Don’t let SMART fitness goals stop you from dreaming big

Photo for the article titled Don & # 39;  Don't let SMART fitness goals stop you from dreaming big

picture: duet band g (stock struggle)

If you had big aspirations for 2023—a big deadlift, a marathon, a change in your body size—I’m sure you didn’t translate those aspirations into the limited fail-the-box check of the SMART goal. but me an act I hope you’ve set yourself some SMART goals to guide you through the process. Let me explain.

Why are SMART goals different from Dream goals?

SMART goals have always been declared as a goal-Life hack mode, but the truth is that they were It was invented for directors to set quotas and the like for their companies (The original “a” stood for “assignable,” as in, to employee.)

SMART, as it’s talked about in today’s fitness world, is specific, measurable, achievable, relevant, and time-bound. Put together, this means that you set a deadline for when you expect to achieve a certain measure of an outcome. In other words, you turned it into a successful test.

And because you don’t want to fail Passing this test, creating an appropriate SMART goal means you need to set the bar low. The goal should be achievable, remember? When you look at it this way, SMART goals are not Objectives The way I used to think of the word, in the sense of big dreams that inspire us to keep going. But we can use them as benchmarks to be achieved on the way to what I will call our dream goals.

How to dream big while still setting process goals

I wrote before SMART goals are overratedbut honestly, they make a pretty good framework for to treat Objectives. Process goals are things that are completely under our control. achievable by definition. For example, Going for a run three times a week is a practical goal. Eating vegetables at every meal is one of the goals of the process. Following a program that tells you to do five sets of eight repetitions of deadlifts every Tuesday is a process goal.

The goal of the process goal is to put you on the path to your big dream goal. I like to think of it this way: The goal of your dreams is a big mountain far away. You know it’s there, but you don’t know exactly after that, or how difficult the journey will be. Your operation goals are the things that will keep you on the path up that mountain. Pack your bags. Put one foot in front of the other. Or as peloton coach Tunde Owenyen said (before she told me I’d better beat my result in my last burpee): “The goal is a wish. The criterion holds us accountable.” We need both.

I cannot stress how important it is that we allow ourselves to dream big. “Take 1 minute off your 5K race time this year” can be achieved, but why limit yourself to that? “Run a 5K in under 20 minutes” is a very big dream (especially if you’re about 30 minutes old now) but it’s worth working for. The way up this mountain might be long, but he wouldn’t walk by himself.

How your SMART goals can support your dream goals

So, let’s start drawing this path. As with any trek up a remote mountain, you won’t quite know what the trail will be like until you get there. So focus on what is right in front of you and what you can control.

Here’s an example of how you can set some SMART process goals to guide you toward dreaming big Uh, maybe not can be achieved. Let’s say you are a runner and you want to be a faster runner. You can plot a flight like this:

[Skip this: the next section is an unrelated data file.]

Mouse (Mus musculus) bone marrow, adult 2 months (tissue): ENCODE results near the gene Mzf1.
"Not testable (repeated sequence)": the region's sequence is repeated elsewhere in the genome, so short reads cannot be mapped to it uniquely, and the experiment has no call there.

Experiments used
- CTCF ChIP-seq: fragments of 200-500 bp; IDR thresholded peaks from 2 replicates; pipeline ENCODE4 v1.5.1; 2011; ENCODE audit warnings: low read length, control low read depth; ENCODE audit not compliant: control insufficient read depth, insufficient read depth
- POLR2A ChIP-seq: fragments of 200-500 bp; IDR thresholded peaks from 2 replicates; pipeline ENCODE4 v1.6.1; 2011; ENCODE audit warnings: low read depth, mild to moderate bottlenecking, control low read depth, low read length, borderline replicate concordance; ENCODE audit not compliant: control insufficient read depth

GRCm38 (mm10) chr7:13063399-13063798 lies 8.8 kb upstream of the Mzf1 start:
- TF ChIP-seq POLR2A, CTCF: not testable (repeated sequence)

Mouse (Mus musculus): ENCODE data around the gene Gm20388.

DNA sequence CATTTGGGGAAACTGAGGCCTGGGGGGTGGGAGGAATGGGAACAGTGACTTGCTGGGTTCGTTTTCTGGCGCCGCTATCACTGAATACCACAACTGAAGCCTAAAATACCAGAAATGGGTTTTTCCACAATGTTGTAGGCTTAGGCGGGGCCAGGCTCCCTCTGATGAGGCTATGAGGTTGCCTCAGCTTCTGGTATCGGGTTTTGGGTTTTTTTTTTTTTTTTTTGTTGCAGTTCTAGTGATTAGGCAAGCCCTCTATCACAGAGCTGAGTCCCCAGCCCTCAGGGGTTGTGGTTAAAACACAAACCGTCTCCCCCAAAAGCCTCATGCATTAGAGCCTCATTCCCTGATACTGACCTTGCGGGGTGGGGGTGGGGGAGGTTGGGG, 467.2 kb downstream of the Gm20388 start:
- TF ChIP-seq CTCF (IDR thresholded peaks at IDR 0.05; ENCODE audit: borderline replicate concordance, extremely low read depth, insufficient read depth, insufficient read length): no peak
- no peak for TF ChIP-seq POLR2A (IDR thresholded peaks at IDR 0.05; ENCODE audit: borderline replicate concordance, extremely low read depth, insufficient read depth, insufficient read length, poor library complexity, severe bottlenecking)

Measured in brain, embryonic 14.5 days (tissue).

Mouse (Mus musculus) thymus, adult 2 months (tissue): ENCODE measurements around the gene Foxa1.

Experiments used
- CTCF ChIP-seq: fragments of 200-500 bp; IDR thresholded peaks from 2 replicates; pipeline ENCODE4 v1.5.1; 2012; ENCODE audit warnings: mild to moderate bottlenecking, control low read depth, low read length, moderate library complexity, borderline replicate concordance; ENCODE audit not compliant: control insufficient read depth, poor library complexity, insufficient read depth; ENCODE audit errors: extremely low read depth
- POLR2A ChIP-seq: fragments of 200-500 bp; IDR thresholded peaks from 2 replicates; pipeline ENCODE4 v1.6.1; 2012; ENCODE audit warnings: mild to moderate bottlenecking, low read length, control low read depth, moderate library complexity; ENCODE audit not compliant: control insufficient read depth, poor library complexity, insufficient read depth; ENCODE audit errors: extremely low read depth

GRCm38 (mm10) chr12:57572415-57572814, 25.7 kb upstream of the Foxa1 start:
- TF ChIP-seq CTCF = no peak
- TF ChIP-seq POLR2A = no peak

Dream goal: Run 20-1 minute or faster 5k (one day)

Operation objectives:

  1. Build my aerobic base by running a few extra miles each week, until I’m running 20 miles a week.
  2. Run a time trial on the track, as a benchmark and so I can calculate my training steps.
  3. Follow the Hal Higdon Intermediate 5K Training Program as written.
  4. Run a Big Local 5K in my city this spring.
  5. Write down my time, assess my strengths and weaknesses, and define a new set of process goals for the summer internship.

See how each of these are a SMART goal?

  • They are all specific enough that every day you know what to do. (You’re given your mileage and choose a specific training program, but you obviously get to choose your own.)
  • Measurable: YIf you hit the miles, you can check the number of programmed workouts.
  • Achievable: YYou have complete control over whether or not you go out for a run. (Obviously, if you are No You have complete control over this because of life circumstances, you can write a different set of goals that take those circumstances into account.)
  • It’s related: tHey, putting you all on the path towards being a faster 5k runner.
  • It is time bound: FFrom this window, you can sit down and schedule each time on your calendar for the next three or four months. (It will work backwards from the race date to find the start of the training program, etc.).

These goals define your process, and then you re-evaluate. After the Big Local 5K, do you want to do more specific 5K training to get you faster? Want to train for a marathon with base-building opportunities and love the idea of ​​a side quest? Or you may find that your other goals in life conflict with this one – perhaps you’d prefer to take the summer off to do more rowing and return to training in the fall?

This way, you can still dream big, but know that you’re always on the path to achieving those big goals — at least for as long as you want them to be. Aim for the moon, and if you don’t succeed, at least you’ve built a good rocket ship along the way method.

Leave a Comment